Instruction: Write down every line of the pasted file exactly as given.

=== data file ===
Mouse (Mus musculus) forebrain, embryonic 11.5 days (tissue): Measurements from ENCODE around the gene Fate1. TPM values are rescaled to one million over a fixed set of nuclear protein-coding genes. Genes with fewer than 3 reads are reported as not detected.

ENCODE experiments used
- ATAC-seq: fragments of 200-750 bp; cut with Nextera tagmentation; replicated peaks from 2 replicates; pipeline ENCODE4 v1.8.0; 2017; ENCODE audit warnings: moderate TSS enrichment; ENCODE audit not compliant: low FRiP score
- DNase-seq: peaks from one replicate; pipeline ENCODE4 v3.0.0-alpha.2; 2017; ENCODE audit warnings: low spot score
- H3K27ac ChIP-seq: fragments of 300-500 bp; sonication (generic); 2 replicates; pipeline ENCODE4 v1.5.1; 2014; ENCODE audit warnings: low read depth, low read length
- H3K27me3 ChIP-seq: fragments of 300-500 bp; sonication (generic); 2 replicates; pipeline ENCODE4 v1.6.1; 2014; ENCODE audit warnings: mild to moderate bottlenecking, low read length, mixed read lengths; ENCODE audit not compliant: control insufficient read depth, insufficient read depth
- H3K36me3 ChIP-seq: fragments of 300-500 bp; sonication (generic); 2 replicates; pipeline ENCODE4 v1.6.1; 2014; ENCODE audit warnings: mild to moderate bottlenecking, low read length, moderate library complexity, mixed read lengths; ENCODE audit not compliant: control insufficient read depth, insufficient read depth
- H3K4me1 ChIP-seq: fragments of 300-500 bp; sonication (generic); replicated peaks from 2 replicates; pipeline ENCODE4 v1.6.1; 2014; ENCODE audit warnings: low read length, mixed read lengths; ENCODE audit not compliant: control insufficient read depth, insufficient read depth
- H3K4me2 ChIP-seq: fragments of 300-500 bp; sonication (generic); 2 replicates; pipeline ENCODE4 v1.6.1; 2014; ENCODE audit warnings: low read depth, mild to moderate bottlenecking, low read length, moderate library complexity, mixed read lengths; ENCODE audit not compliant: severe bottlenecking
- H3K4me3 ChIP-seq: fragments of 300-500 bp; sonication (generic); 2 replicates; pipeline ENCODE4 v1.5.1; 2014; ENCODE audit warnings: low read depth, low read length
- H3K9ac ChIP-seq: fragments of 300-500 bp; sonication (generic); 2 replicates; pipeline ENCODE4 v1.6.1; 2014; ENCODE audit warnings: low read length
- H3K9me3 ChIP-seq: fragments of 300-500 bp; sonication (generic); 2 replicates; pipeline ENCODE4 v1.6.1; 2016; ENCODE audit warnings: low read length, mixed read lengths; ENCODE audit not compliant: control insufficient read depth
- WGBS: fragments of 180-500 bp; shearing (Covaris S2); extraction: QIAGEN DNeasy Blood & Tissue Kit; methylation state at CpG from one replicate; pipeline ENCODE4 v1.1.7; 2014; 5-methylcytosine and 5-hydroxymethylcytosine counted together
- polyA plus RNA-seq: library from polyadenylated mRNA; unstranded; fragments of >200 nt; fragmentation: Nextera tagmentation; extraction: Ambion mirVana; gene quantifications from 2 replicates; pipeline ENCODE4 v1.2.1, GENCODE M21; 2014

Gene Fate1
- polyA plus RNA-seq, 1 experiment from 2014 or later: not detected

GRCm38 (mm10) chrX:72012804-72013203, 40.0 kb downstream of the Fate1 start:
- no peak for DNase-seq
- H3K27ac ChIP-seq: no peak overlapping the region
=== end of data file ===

Mouse (Mus musculus) forebrain, embryonic 11.5 days (tissue): Measurements from ENCODE around the gene Fate1. TPM values are rescaled to one million over a fixed set of nuclear protein-coding genes. Genes with fewer than 3 reads are reported as not detected.

ENCODE experiments used
- ATAC-seq: fragments of 200-750 bp; cut with Nextera tagmentation; replicated peaks from 2 replicates; pipeline ENCODE4 v1.8.0; 2017; ENCODE audit warnings: moderate TSS enrichment; ENCODE audit not compliant: low FRiP score
- DNase-seq: peaks from one replicate; pipeline ENCODE4 v3.0.0-alpha.2; 2017; ENCODE audit warnings: low spot score
- H3K27ac ChIP-seq: fragments of 300-500 bp; sonication (generic); 2 replicates; pipeline ENCODE4 v1.5.1; 2014; ENCODE audit warnings: low read depth, low read length
- H3K27me3 ChIP-seq: fragments of 300-500 bp; sonication (generic); 2 replicates; pipeline ENCODE4 v1.6.1; 2014; ENCODE audit warnings: mild to moderate bottlenecking, low read length, mixed read lengths; ENCODE audit not compliant: control insufficient read depth, insufficient read depth
- H3K36me3 ChIP-seq: fragments of 300-500 bp; sonication (generic); 2 replicates; pipeline ENCODE4 v1.6.1; 2014; ENCODE audit warnings: mild to moderate bottlenecking, low read length, moderate library complexity, mixed read lengths; ENCODE audit not compliant: control insufficient read depth, insufficient read depth
- H3K4me1 ChIP-seq: fragments of 300-500 bp; sonication (generic); replicated peaks from 2 replicates; pipeline ENCODE4 v1.6.1; 2014; ENCODE audit warnings: low read length, mixed read lengths; ENCODE audit not compliant: control insufficient read depth, insufficient read depth
- H3K4me2 ChIP-seq: fragments of 300-500 bp; sonication (generic); 2 replicates; pipeline ENCODE4 v1.6.1; 2014; ENCODE audit warnings: low read depth, mild to moderate bottlenecking, low read length, moderate library complexity, mixed read lengths; ENCODE audit not compliant: severe bottlenecking
- H3K4me3 ChIP-seq: fragments of 300-500 bp; sonication (generic); 2 replicates; pipeline ENCODE4 v1.5.1; 2014; ENCODE audit warnings: low read depth, low read length
- H3K9ac ChIP-seq: fragments of 300-500 bp; sonication (generic); 2 replicates; pipeline ENCODE4 v1.6.1; 2014; ENCODE audit warnings: low read length
- H3K9me3 ChIP-seq: fragments of 300-500 bp; sonication (generic); 2 replicates; pipeline ENCODE4 v1.6.1; 2016; ENCODE audit warnings: low read length, mixed read lengths; ENCODE audit not compliant: control insufficient read depth
- WGBS: fragments of 180-500 bp; shearing (Covaris S2); extraction: QIAGEN DNeasy Blood & Tissue Kit; methylation state at CpG from one replicate; pipeline ENCODE4 v1.1.7; 2014; 5-methylcytosine and 5-hydroxymethylcytosine counted together
- polyA plus RNA-seq: library from polyadenylated mRNA; unstranded; fragments of >200 nt; fragmentation: Nextera tagmentation; extraction: Ambion mirVana; gene quantifications from 2 replicates; pipeline ENCODE4 v1.2.1, GENCODE M21; 2014

Gene Fate1
- polyA plus RNA-seq, 1 experiment from 2014 or later: not detected

GRCm38 (mm10) chrX:72012804-72013203, 40.0 kb downstream of the Fate1 start:
- no peak for DNase-seq
- H3K27ac ChIP-seq: no peak overlapping the region